Review: The Captive
Atom Egoyan’s latest is uneven and sometimes tasteless – his return to form remains on ice
Ryan Reynolds and Mireille Enos in The Captive
Film Title: The Captive
Director: Atom Egoyan
Starring: Ryan Reynolds, Rosario Dawson, Scott Speedman, Mireille Enos
Running Time: 118 min
It’s been a strange trip for Atom Egoyan. Over the last decade, the Canadian director, best known for Felicia’s Journey and The Sweet Hereafter, has been testing the patience of his fans with a series of pictures that veered from the unstable to the positively barmy. His latest film, playing in the main competition, is very much in the latter camp. A careering thriller concerning child abduction and internet pornography, The Captive is entertaining in a ramshackle fashion – like a Brian De Palma film with a community college degree – but nobody is likely to confuse it with a return to form.
Egoyan’s compatriot Ryan Reynolds plays an ordinary man driven to despair when his daughter goes missing from the back of his van. His wife (Mireille Enos) ends up leaving him. The police officers assigned to the case have suspicions that he might be involved. Meanwhile, his landscaping business is tottering on the edge of bankruptcy.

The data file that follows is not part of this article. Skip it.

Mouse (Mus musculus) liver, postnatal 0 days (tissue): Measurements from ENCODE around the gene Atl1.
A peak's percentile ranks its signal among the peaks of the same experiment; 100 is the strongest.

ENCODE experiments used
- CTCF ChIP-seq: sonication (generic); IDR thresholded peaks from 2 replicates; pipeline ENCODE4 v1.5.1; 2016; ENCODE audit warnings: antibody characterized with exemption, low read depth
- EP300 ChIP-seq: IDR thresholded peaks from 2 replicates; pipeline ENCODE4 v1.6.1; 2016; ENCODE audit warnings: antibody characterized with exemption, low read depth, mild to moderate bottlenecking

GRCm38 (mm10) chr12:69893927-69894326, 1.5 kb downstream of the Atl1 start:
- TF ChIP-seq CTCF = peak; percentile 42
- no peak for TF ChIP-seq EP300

Jumbling up the timeline to occasionally confusing effect, the film has already revealed that a slim, sinister maniac has abducted the girl with a mind to exploiting her for paedophiliac websites. Years later, she is being forced to record videos aimed at luring other girls into his web.
The picture is slightly tasteless in its glamorisation of this sordid enterprise. Kevin Durand plays the captor as a slim Machiavellian mastermind who only needs a cigarette holder to attain full Bond-villain status. Somehow or other, he has placed cameras in the homes of virtually every opposing character. He doesn’t really live in an undersea lair with a giant killer squid, but that is surely his ultimate ambition. Anybody hoping for the grubby banality of evil had best look elsewhere.
For all the silliness and inappropriateness, the film does have enough forward momentum to keep boredom and irritation at bay. Rosario Dawson is convincingly furrowed as the police officer assigned to the case, and Reynolds’s inherent likability scares up sympathy for his troubled character. Egoyan has seen enough Hitchcock to know which cards to keep close to the chest and which to play early.
This is, however, a bafflingly uneven picture that can’t seem to decide whether it wants to embrace pulp or engage with loftier matters. The search for the Atom Egoyan we used to know continues.